Many Lack Access to Safe Drinking Water
According to a 2010 report coauthored by WHO and UNICEF, 900 million people do not have access to safe supply of drinking water. From recent World Health Organization (WHO) reports, the impact of diarrhoeal disease on children is greater than the combined impact of HIV/AIDs, tuberculosis, and malaria; several different reports conclude that provision of improved sanitation and drinking water could reduce diarrhoel diseases by nearly 90%.
As you would expect, access to a safe supply of drinking water is an absolute prerequisite to solving sanitation problems.
The economic impact is profound. In poor rural areas, women and girls spend, on average, 15 to 17 hours per week collecting water. Poor children around the world miss 443 million days of school each year because of water-related illnesses. In 60 countries in the developing world, more than half of primary schools have no adequate water facilities and nearly two thirds lack adequate sanitation. close to half of all people in developing countries suffer from health problems resulting from a lack of water and sanitation.
Per the GLAAS 2010 report (footnote), “Increasing people's access to sanitation and drinking water brings large benefits to the development of individual countries through improvements in health outcomes and the economy.”
The fertility rate is the average number of children a woman will have during her lifetime. It is universally acknowledged that a high birthrate is a major factor perpetuating poverty in the world’s poorest. While many debate the means by which the fertility rate of the poorest should be reduced, one statistical relationship points to a solution.
Macroeconomic research shows that just somewhat higher living standards, and the better communications and more education that come with them, enable those escaping poverty to rely on markets and public services, not just themselves and their family.
As a result, fertility starts to drop at an annual income per person of $1,000-2,000 and falls until it hits the replacement level at an income per head of $4,000-10,000 a year. This roughly tracks the passage from poverty to middle-income status and from an agrarian society to a modern one. Thereafter fertility continues at or below replacement until, for some, it turns up again.
The amazing thing is that this is true across all societies, and even for poor regions in otherwise above-subsistence countries.
Consider, then, the potential impact of taking back the 15 to 17 hours per week that poor women and girls spend collecting water. It would substantially boost the productivity of over half of the entire population.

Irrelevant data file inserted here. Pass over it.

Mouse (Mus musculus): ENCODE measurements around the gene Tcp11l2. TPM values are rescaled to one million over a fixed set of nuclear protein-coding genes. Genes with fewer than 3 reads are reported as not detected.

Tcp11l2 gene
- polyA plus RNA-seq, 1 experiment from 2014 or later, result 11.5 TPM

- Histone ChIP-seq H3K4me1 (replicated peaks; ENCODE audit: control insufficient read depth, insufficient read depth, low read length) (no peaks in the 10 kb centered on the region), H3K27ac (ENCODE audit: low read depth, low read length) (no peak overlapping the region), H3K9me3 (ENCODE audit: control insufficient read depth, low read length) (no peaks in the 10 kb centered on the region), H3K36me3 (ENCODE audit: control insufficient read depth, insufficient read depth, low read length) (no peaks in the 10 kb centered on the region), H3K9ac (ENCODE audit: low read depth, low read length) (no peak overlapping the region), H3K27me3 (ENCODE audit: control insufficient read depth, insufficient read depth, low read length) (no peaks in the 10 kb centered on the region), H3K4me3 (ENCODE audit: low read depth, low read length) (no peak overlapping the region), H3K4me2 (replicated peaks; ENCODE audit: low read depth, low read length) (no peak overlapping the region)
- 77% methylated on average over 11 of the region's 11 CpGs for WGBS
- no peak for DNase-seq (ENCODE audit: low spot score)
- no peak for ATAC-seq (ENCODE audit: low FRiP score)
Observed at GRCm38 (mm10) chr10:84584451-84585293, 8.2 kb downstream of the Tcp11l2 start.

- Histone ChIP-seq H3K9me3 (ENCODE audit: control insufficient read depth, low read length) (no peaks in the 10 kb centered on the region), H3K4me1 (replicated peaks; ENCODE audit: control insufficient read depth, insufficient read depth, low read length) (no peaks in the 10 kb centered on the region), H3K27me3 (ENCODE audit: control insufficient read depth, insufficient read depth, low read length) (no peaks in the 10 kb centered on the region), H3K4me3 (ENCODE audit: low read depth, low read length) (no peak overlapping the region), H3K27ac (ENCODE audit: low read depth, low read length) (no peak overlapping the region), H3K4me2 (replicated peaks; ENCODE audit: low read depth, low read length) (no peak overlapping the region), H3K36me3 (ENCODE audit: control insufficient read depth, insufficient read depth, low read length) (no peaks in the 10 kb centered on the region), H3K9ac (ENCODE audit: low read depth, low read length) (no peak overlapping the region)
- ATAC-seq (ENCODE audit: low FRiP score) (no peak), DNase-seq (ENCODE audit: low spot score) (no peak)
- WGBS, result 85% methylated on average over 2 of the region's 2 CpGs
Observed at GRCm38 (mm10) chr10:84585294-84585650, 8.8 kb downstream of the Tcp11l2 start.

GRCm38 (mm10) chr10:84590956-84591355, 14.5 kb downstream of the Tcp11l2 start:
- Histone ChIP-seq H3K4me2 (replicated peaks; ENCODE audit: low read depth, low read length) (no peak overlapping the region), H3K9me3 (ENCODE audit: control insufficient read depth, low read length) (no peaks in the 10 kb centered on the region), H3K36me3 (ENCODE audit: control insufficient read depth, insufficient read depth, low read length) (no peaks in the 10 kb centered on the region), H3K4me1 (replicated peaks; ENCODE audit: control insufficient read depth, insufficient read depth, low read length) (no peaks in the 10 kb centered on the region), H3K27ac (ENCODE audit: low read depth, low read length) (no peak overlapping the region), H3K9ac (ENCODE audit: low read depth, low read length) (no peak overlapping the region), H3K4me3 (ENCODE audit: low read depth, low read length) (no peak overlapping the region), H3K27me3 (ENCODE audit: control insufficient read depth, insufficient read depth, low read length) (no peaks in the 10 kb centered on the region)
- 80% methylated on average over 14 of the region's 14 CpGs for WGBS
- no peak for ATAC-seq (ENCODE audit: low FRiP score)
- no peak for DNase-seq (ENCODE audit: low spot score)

Handpump Reliability a Major Part of the Problem
In his recent essay, Edward D. Breslin, CEO, Water for People, says it best, “But the images that dominate - pictures of children happily gulping water from a new tap - do not tell the whole story. The real image should be the one that plays itself out every day all over the world -- of the woman walking slowly past a broken handpump, bucket at her side or on her head, on her way to (or from) that scoop hole or dirty puddle that she once hoped would never again be part of her life... The broken handpump is a constant reminder of our inability to escape poverty."
Simple Pump Can Help
As will be explained in more detail, by any measure, the hand pumps deployed in the developing world are quite unreliable. All the data we have show that Simple Pumps are many times more reliable.
The initial purchase price of the currently-used pumps is significantly less than a Simple Pump. Therefore, many find it surprising that, compared to the pumps currently deployed in developing nations, Simple Pumps are several times less expensive to buy, install and operate, if total costs over the useful life of both pumps is considered.
Many factors will determine whether much of the world’s destitute will be able to escape subsistence-level poverty. However, it is inescapable that such an achievement will depend upon dramatically improving the reliability of handpumps, and therefore the availability of clean water. We expect that, when you know the facts, the Simple Pump will be the obvious choice.
Footnote to this page:
1. GLAAS 2010, UN Water Global Annual Assessment of Sanitation and Drinking Water, released April, 2010; World Health Organization & Institute for Water, Environment and Health, UN University.